‘Some consistency and structure’: Nevada City School District parents discuss strengths, challenges in a hybrid school year | TheUnion.com
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‘Some consistency and structure’: Nevada City School District parents discuss strengths, challenges in a hybrid school year

Erin Hartnett, whose sons attend first and third grade at Deer Creek Elementary School, said she is grateful for the way Nevada City School District has maintained a hybrid educational model since the start of the 2020-21 school year in August.

“I love their four-day model, because it helps to create some consistency and structure in their week,” said Hartnett on the elementary school’s a.m./p.m. cohort system, which allows each student to attend campus for a shortened school day, four days per week.

“It’s also just easier as a parent who works every day to know that they go everyday, and that we have a schedule around that,” said Hartnett, noting that the one full distance day — Wednesday — proves to be somewhat challenging to balance with her work.



On the other hand, Sonia Jenkins, whose son is a sixth grader at Seven Hills Middle School, said she is glad his school has been operating on an A/B cohort system, in which each student is on campus two days per week.

“Because they kept that the same as it’s always been, those two days were not disruptive at all, because we’re used to the drop-off and pick-up at those times,“ said Jenkins on her son’s on-campus days lasting the full day, from 8:20 a.m. to 2:40 p.m.



“Consistency is everything, so when you are bouncing back and forth between in-person and distance learning, being able to know week-to-week what that’s going to look like has been really important, and they’ve done an excellent job of that,” she said.

Jenkins said that, for her son, going to school on-campus for a regular schedule of classes Mondays and Tuesdays is “the best part of his day.”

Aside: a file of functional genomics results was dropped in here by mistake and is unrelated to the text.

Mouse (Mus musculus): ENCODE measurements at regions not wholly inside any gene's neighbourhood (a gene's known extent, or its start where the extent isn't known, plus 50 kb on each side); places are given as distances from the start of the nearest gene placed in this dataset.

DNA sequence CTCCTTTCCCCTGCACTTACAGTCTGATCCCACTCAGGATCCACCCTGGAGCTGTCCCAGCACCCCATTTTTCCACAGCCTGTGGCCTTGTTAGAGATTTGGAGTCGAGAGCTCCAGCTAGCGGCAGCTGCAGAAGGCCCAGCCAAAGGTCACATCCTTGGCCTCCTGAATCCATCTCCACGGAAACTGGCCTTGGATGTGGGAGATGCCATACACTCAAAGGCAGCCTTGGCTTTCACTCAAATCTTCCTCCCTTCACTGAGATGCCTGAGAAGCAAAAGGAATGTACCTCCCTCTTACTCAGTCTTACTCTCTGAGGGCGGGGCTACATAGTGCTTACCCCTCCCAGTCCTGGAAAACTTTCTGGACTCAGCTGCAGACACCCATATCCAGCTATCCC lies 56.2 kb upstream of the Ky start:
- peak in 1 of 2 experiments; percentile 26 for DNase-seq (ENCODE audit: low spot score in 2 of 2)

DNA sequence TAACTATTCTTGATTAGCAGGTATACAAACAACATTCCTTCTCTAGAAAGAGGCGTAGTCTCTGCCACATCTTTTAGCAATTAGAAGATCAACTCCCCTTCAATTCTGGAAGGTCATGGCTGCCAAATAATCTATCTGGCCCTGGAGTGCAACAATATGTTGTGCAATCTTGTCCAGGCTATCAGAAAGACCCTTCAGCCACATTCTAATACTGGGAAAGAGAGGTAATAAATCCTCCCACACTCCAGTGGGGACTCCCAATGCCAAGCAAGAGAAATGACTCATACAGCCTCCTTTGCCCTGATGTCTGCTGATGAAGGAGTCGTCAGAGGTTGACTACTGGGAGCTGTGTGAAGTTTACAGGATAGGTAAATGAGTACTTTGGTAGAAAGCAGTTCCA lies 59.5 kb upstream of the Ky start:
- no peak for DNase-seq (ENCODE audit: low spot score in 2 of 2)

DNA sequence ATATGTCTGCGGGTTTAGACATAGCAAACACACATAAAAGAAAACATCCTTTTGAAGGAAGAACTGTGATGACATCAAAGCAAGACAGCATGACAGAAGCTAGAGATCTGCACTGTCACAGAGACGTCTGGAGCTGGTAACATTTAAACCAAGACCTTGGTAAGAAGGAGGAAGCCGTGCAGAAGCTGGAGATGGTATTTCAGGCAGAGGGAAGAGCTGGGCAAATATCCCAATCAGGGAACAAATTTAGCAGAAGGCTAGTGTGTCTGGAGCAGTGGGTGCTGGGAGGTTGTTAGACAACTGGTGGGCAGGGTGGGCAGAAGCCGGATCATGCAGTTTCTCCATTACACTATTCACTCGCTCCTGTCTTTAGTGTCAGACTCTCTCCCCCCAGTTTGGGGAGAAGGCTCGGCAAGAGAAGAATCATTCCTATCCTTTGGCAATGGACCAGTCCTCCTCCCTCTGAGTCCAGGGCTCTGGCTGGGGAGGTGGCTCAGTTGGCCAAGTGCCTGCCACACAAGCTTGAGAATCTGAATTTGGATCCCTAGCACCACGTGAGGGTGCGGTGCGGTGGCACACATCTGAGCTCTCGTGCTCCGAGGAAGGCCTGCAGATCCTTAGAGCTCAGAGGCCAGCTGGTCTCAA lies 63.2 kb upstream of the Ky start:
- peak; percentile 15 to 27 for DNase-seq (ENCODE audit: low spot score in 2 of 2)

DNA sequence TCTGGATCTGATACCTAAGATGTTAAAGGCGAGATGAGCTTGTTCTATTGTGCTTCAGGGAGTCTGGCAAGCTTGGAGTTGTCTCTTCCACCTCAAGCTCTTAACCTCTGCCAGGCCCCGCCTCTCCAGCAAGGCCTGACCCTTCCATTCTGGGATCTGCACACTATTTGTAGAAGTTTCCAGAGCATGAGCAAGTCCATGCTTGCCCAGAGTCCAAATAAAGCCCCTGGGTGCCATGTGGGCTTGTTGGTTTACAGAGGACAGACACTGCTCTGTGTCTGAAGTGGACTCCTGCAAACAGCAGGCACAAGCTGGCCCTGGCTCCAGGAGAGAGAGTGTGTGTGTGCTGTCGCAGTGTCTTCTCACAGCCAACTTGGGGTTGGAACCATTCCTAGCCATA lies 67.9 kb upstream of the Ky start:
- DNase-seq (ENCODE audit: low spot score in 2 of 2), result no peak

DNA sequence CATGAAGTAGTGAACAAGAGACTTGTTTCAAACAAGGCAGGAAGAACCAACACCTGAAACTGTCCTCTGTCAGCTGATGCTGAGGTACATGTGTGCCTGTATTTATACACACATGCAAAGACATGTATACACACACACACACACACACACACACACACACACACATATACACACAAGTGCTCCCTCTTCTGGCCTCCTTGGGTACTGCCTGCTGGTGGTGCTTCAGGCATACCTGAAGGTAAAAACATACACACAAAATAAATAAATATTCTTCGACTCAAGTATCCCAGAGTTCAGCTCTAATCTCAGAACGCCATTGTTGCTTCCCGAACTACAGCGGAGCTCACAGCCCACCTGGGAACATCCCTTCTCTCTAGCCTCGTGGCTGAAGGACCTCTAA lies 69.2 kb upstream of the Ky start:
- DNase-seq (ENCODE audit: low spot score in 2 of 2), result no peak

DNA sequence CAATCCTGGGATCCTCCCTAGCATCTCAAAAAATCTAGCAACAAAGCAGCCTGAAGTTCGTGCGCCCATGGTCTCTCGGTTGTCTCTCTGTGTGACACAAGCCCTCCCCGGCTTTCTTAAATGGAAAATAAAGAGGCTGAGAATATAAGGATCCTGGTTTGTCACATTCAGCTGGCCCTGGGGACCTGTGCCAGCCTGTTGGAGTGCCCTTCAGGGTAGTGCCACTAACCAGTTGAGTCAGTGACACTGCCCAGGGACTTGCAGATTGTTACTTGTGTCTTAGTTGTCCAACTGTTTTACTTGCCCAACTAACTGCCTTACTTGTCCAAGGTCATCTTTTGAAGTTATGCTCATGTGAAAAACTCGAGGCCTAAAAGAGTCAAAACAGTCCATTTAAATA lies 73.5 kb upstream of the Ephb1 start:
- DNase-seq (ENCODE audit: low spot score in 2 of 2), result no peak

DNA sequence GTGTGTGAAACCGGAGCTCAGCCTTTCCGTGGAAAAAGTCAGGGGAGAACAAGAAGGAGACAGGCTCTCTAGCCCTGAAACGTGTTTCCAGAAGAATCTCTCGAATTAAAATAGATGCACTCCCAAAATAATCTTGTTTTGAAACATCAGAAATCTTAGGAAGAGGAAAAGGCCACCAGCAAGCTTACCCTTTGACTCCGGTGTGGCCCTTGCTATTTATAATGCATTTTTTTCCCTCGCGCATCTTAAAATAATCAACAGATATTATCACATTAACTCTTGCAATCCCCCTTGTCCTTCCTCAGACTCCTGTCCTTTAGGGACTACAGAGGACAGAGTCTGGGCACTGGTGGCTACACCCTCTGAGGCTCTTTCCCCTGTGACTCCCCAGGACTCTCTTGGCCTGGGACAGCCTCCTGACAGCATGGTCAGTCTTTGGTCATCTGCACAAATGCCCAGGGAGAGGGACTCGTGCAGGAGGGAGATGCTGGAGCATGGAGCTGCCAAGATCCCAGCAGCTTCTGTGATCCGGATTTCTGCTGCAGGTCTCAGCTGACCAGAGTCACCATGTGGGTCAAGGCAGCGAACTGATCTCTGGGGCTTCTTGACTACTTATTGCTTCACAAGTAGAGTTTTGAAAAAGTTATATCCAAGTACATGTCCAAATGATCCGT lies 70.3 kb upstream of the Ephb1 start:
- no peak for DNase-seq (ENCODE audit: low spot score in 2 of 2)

The hard part, according to Jenkins, is balancing her own work with being available during her son’s virtual learning days as he is working to absorb lessons at home.

AVOIDING THE SPREAD

Jenkins said the district’s precautions as guided by public health officials — from reduced class sizes which allow for physical distancing to hand washing and face coverings — “allow us to feel comfortable letting our kids go back to school in some fashion.”

“It has been everyone’s responsibility to stick to those protocols — students, staff, everybody — and we are,” said Nevada City School District Superintendent Monica Daugherty.

“That doesn’t mean it’s foolproof, because a lot of the cases happen outside of school … but we’re doing everything we can as a school district to keep everything here moving smoothly,” she said.

One precaution, sending staff and students off-campus should they have a COVID-19 symptom or exposure, has been “a hard adjustment,” but one that families have understood, according to Daugherty,

In the first four months of the academic year, 31 staff members and 153 students were out at one point with symptoms or exposure, Daugherty wrote in an email Jan. 14. She said no staff members had tested positive within that time, and four students had tested positive “but were never on campus.”

For example, she explained, a student may have been exposed to an individual on a Friday night, found out Sunday that individual had COVID-19, and begun a quarantine rather than returning to campus on Monday. In that case, there was “never an exposure on campus,” said Daugherty.

“Up to the end of December, we had one student presumed positive on campus and we closed that cohort for quarantine out of precaution,” Daugherty wrote. “No spread occurred.”

CHOOSING DISTANCE LEARNING

Steve Gillespie, whose children attend sixth and eighth grade at Seven Hills, said his family chose to remain in full distance learning this academic year when they were given the choice last summer, primarily due to concerns of virus spread.

“We debated it,” said Gillespie.

Their decision was also motivated by doubts, at the time, that on-campus instruction could go on for long without an outbreak large enough to trigger school closures.

“We figured that we’d rather they have the consistency of distance education than start one way and then have to shift into a different way,” said Gillespie. This shift has not happened, however, and the district continues to offer both hybrid and remote instruction.

Gillespie, a retired teacher, said he was able to adjust smoothly to helping his children at home while they attend school virtually, while noting that fully remote education is “a difficult thing to ask of a lot of parents.”

Gillespie said the district “has done a phenomenal job” stepping up to a challenging year, and to a pandemic which has both brought health-related stress and demanded new skills of teachers.

“There’s communication, there’s rigorous curriculum, and the kids feel listened to,” said Gillespie, adding that both of his children look forward to their daily classes, “a testament to what (their teachers) have done with the online curriculum.”

Victoria Penate is a staff writer for The Union. She can be reached at vpenate@theunion.com.


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